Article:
The Truth About Santa

Warning: this post contains spoilers about Santa Claus and/or his identity. Proceed at your own risk.

Everybody remembers who told them there wasn't a Santa Claus. Seriously: those kids who ruined Santa Claus for us were both total assholes and angels of mercy. Finally, we could join the grown-up ranks and go along with pretending for younger relatives. But also, F them: some of us really liked the idea of there being a jolly guy in a red coat who delivered presents as his only means of income. Santa Claus ruled.

My Uncle used to dress up for Santa at parties, so when I was four, he showed up at our house on Christmas Eve — in full Santa Claus garb — and I was THRILLED. The thing is, he'd forgotten to change his boots, and I noticed his running shoes, so when I was sitting on his lap, I promptly announced, "You're not Santa, you're Uncle Dan!" But I still believed. I mean, the real Santa wouldn't forget to take off his shoes — my Uncle just loved me (direct quote), so when he dressed up the next year — boots in tow — and ran out the sliding door when I found him putting presents under the tree, I lost my shit.

"SANTA!!!!" I screamed, rivalling the spirit of Buddy the Elf. I knew it. The man was REAL. Santa came to my house because I believed.

I think I believed a little too hard because I carried this with me until I was nine. I mean, I wasn't a lost cause: I knew mall Santas and Christmas party Santas were just dudes getting paid. (Even though I was very, very polite when I met them because you can't really know for sure.) I was also only fooled and taken by surprise one other time, the same year: during a school assembly in kindergarten, Santa made an appearance in the gym, and, when we went back to our classroom, someone had left candy canes in our shoes. Red alert, this shit was real: he'd shown up in the FUCKING DAY. Santa was everywhere. I immediately went home and went through all the shoes, as my Mom watched over me, likely very concerned.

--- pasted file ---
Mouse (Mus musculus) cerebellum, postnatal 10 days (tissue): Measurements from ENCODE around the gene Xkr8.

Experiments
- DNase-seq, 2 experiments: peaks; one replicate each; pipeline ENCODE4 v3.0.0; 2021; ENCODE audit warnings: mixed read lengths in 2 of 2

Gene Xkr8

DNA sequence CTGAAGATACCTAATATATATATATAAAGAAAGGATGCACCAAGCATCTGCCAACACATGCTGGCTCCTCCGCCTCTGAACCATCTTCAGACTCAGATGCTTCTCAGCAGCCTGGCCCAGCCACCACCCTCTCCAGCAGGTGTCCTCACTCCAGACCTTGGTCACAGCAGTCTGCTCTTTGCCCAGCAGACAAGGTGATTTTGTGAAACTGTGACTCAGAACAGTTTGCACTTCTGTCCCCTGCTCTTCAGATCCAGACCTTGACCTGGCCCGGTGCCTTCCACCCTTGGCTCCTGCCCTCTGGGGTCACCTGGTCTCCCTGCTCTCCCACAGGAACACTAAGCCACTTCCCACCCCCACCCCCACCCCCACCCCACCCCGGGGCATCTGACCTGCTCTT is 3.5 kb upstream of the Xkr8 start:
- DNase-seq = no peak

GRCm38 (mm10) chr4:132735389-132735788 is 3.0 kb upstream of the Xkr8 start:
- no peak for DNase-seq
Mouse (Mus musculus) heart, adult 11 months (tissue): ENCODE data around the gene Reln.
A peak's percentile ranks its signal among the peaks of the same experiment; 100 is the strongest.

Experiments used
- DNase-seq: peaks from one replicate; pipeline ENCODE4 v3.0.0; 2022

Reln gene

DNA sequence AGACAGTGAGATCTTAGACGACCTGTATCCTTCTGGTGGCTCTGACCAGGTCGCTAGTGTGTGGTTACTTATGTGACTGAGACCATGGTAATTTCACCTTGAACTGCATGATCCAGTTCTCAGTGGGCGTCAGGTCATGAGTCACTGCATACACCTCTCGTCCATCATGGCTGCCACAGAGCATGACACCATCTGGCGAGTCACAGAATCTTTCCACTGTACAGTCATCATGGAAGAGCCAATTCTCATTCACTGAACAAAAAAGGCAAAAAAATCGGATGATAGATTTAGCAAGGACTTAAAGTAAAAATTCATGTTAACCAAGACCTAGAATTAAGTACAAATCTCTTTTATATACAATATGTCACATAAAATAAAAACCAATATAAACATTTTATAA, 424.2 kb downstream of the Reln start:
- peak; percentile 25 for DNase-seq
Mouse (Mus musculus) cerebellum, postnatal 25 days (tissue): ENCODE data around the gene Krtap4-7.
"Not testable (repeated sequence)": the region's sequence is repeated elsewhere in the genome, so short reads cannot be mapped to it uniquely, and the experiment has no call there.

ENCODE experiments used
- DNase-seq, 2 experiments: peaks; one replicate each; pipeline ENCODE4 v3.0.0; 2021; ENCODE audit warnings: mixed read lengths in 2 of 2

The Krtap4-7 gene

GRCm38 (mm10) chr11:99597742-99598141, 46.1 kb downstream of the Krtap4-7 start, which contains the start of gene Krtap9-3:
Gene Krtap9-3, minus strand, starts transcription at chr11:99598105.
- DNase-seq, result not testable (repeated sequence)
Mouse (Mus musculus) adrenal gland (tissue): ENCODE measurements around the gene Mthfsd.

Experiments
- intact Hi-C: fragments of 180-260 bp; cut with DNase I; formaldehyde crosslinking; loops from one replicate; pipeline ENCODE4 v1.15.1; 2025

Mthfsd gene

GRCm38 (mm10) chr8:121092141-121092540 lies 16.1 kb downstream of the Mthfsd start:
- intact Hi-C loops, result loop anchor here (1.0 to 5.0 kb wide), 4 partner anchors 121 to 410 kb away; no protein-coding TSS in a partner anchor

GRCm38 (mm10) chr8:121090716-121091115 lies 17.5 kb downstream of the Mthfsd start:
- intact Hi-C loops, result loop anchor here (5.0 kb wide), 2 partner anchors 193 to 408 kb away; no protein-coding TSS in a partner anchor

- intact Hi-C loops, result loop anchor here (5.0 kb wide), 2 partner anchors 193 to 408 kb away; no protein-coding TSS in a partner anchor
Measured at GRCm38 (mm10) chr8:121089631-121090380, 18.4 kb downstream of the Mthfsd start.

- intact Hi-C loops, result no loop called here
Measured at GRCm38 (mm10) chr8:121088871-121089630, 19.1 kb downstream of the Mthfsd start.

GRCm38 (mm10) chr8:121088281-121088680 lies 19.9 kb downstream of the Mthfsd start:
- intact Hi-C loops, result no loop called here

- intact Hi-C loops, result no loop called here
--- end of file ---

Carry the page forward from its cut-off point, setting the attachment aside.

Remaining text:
"HE CAME TODAY," I tried explaining, aware that my Mom was clearly misinformed and not as smart as I was. "And he leaves candy canes in shoes now."

Candy canes, at-home appearances, and the time my Dad told me he heard hooves on the roof kept me going for years. Then, one day right before Christmas break in grade four, a girl named Julia casually dropped the bomb: Santa was our parents and everybody knew.

"No!" I protested, readying my facts. "I saw him at my house. And my Dad heard HOOVES."

"Your dad was just saying that," she shot back calmly. 


I was Marge Simpson in that episode when the girl on the bus tells her that Michael Nesbit's hat wasn't even his own.

Internalizing my fear, I remained calm. CLEARLY, Julia was a moron that Santa didn't visit because of said idiocy. That's why her parents and Santa used the same wrapping paper: because they were also idiots. And Santa, as we all know, probably didn't visit idiots.

But I still felt off.

Because timing is everything, I didn't say anything until Christmas Eve when my Mom, Dad, and I went to the mall to pick out a suit for my Dad to wear to church and dinner. I saw the mall Santa and felt uneasy: if this guy had a lot of work to do tonight, why the shit was he at the Cambridge mall?